So this past weekend PS4 owners finally got a chance to get their hands on the standalone version of Gwent, the incredibly popular card game that was a mini-game in CD Projekt Red’s The Witcher 3: Wild Hunt, and boy was I ecstatic. I had about as much fun playing Gwent in the Witcher as I did with the actual story of the game. For those who have yet to play this card game, here is how the game works.
Players choose one of five factions and use a deck comprised of 25 cards. Each of the five factions has a different ability that coincides with it:
Skellige – Spawn 2 Clan an Craite Warrior units
Scoia’tael – Choose up to 3 cards in your hand and replace them with 3 randomly drawn cards from your deck
Monster – Create and play a unit version of Eredin
Northern Realms – Create and play a copy of a bronze unit on your side of the field. That unit keeps nay modifications to it
Nilfgaard – Choose a row on your side of the battlefield and all non-gold units in that row get their value changed to six
Once you choose your deck you can dive into the game. The way the game works is that players will draw 10 card from their deck and are allowed to redraw three of them before the game starts. After the redraw phase ends, there is a randomly generated coin flip to determine who goes first. Once this is all determined it becomes a fairly straightforward game, you play a card, then its the next person turn.
There are five different card types you will play in the game: melee, ranged, siege, special, and weather. The first three card types are combat cards and there is a row on the field of play for each of the three card types. With special cards they can do a variety of things like clear the effects of weather cards, destroy the strongest combat card on the field, or damage an entire row of enemies among other things. These are sort of like your spell cards in other card games. Finally the weather cards are cards that essentially render one of the three rows useless. They make each card in that row have a strength of 1.
The way the game is structured is fairly simple as well, first one to win two rounds is the winner. All you have to do to win the round is have more combat strength than your opponent. Now, here is where the strategy comes into the game. You do not get to draw every time its your turn, in fact, you barely get to draw any cards at all. After the first round you draw 2 cards and after the second round you draw one card.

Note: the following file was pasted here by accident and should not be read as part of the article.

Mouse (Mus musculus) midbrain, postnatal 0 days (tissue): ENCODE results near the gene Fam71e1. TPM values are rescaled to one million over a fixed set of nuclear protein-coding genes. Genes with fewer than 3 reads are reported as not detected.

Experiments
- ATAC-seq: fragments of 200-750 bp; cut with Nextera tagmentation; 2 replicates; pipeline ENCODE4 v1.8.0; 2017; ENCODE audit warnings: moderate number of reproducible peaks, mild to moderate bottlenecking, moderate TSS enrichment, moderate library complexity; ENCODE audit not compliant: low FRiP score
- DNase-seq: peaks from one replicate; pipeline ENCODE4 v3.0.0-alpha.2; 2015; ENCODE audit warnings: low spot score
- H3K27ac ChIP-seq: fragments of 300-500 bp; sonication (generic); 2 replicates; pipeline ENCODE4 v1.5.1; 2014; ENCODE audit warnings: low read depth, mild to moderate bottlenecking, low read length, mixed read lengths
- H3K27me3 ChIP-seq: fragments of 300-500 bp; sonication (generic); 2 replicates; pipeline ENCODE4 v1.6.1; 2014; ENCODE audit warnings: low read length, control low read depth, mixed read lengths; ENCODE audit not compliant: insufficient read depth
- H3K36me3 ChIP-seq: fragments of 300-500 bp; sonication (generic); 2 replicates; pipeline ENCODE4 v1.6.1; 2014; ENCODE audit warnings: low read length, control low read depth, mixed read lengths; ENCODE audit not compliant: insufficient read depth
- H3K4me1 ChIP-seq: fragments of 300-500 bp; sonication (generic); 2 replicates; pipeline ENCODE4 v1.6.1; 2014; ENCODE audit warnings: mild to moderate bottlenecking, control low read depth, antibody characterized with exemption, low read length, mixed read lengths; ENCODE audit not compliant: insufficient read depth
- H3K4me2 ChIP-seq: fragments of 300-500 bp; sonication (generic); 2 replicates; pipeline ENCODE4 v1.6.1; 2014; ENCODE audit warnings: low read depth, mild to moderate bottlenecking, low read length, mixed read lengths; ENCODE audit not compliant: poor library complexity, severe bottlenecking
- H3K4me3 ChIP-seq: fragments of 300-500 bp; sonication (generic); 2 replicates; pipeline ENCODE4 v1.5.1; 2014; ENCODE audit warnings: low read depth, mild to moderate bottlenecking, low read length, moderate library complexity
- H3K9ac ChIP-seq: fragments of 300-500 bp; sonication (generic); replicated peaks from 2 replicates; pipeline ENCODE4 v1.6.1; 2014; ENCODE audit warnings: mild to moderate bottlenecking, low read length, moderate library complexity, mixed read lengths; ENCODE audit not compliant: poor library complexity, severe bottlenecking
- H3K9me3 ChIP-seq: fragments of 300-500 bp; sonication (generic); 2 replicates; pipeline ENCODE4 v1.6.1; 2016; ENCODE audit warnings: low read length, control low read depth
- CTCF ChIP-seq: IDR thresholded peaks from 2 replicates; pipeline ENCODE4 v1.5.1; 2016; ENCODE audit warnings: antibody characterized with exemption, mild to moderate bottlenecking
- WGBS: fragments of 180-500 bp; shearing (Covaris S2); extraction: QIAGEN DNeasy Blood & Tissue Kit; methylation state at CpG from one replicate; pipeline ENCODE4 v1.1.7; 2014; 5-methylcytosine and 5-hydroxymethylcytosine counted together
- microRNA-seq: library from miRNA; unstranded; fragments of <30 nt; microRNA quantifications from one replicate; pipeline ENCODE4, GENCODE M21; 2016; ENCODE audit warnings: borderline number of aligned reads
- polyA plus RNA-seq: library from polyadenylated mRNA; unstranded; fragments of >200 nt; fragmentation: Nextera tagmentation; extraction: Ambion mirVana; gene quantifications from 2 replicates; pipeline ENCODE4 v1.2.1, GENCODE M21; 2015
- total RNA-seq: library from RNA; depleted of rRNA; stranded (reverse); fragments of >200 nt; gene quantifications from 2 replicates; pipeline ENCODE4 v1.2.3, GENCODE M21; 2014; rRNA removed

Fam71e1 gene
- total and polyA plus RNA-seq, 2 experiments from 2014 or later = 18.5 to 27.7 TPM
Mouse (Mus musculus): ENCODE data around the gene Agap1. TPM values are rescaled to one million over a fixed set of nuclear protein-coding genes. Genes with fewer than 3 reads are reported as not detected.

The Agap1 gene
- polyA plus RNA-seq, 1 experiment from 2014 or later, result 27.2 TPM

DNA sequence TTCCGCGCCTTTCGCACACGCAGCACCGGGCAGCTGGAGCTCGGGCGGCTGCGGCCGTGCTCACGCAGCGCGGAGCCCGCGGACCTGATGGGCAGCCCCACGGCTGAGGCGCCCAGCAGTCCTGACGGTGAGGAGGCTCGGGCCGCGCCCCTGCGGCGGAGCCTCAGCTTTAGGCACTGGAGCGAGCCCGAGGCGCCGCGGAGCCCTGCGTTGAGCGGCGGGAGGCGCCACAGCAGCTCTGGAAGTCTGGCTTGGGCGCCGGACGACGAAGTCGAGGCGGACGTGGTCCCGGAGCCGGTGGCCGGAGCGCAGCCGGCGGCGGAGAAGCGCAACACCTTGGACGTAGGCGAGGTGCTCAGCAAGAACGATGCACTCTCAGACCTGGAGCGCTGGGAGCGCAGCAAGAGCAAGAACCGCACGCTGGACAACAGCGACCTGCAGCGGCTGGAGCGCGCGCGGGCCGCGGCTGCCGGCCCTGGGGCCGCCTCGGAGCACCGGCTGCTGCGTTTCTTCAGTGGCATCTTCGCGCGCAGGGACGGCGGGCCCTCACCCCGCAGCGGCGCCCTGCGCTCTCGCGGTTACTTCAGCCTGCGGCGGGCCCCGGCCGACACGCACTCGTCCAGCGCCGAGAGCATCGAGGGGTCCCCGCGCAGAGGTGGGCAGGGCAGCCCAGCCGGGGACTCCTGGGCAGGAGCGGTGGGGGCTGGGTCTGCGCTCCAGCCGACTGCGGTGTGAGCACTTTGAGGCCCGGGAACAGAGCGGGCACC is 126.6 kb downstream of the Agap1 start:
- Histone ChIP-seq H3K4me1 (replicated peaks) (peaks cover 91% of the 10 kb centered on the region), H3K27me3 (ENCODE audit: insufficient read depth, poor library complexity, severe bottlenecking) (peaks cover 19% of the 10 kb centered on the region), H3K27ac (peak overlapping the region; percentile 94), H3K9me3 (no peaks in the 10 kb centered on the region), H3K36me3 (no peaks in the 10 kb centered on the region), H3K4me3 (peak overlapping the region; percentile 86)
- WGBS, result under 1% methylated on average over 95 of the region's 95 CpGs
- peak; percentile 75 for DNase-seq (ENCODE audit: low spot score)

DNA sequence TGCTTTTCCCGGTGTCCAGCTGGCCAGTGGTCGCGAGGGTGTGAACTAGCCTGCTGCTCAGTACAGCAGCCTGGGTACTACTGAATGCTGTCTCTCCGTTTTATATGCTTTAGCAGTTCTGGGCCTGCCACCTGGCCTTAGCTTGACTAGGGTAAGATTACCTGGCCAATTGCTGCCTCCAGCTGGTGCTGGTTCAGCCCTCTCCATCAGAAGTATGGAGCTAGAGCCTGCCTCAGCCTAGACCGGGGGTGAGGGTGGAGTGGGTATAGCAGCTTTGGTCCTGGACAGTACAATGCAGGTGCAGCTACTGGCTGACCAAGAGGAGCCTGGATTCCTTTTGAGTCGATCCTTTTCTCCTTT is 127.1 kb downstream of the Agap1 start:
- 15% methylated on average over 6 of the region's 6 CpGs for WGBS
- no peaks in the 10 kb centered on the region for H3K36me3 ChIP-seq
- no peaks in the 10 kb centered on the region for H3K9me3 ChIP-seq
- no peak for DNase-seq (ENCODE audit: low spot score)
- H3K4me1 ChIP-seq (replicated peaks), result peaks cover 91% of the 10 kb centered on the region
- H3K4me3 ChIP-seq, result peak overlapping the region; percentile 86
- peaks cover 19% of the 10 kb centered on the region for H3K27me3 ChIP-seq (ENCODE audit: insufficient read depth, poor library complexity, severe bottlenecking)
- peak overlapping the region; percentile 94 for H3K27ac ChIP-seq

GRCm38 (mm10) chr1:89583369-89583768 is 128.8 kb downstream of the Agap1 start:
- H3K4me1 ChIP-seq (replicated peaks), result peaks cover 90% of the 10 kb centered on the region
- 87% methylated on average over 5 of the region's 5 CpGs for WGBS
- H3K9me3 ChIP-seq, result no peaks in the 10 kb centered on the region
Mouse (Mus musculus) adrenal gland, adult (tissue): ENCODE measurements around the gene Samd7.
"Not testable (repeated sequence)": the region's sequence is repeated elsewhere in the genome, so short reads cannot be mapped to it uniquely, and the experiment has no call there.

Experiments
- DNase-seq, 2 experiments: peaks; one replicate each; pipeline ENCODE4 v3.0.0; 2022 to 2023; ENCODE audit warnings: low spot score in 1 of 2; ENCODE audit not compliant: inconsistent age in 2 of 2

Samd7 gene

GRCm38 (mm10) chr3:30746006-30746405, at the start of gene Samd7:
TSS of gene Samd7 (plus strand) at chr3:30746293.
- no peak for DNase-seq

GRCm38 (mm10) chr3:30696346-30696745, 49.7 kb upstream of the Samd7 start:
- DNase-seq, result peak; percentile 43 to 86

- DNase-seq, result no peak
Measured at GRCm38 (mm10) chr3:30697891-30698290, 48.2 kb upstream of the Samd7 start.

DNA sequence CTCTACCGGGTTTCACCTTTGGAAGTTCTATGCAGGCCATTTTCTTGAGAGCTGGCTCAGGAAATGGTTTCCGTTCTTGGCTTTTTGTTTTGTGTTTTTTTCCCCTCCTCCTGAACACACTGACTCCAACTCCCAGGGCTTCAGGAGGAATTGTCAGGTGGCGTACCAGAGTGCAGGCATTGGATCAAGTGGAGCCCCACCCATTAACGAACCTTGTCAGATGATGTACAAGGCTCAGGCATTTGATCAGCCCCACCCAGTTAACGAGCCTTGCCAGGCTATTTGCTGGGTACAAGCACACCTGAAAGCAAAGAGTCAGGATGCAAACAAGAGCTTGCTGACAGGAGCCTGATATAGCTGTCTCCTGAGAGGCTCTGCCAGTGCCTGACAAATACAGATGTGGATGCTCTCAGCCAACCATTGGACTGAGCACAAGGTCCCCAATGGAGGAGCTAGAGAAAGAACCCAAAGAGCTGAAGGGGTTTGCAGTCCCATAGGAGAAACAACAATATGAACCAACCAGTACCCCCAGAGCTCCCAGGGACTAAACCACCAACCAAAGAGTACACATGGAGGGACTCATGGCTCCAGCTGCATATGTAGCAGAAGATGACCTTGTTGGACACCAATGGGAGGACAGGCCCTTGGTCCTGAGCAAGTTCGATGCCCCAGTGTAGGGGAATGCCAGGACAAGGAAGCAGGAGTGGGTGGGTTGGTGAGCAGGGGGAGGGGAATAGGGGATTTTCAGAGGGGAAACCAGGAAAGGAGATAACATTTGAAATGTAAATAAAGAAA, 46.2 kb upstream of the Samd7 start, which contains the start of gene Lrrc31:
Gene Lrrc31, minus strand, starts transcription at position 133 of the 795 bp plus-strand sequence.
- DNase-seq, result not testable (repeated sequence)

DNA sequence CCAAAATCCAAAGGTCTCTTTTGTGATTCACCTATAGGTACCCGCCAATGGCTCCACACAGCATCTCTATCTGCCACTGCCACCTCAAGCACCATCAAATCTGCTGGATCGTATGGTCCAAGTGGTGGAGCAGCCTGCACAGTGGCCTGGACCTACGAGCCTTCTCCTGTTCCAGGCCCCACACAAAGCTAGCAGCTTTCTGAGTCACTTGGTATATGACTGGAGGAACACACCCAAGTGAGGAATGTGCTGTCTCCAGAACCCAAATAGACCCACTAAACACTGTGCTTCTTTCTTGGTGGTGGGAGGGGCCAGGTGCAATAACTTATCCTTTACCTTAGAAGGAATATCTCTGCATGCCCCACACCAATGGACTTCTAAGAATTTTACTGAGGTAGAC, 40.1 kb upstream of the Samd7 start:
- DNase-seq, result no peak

So the strategy of the game becomes key as you do not want to over play one round because it can hurt you in others. Many of the combat cards in the game have effects that take place in the game. They range from adding strength to an ally, damaging enemies, to even resurrecting allies. This is also where having strong deck synergy comes into play because you want cards with similar effects or complimentary effects.
The Gwent Beta was a lot of fun and feels very rewarding when you play. You gain experience for winning games and can receive daily rewards based on the amount of rounds you win and what’s nice is that even if you lose the game but win one of the three rounds, it will still count toward your daily rewards. You will also earn in game currencies that will allow you to craft new cards and buy new cards as well, although in the beta for PS4 these features were disabled.
I cannot wait to dive deeper into Gwent as more technical tests come available, and we will be sure to keep you guys in the loop about upcoming tests.
Have you guys gotten your hands on the Gwent standalone yet? Let us know what you guys think in the comments below or by tweeting @TheNerdChambers. Don’t forget to like and follow us on both Facebook and Instagram as well!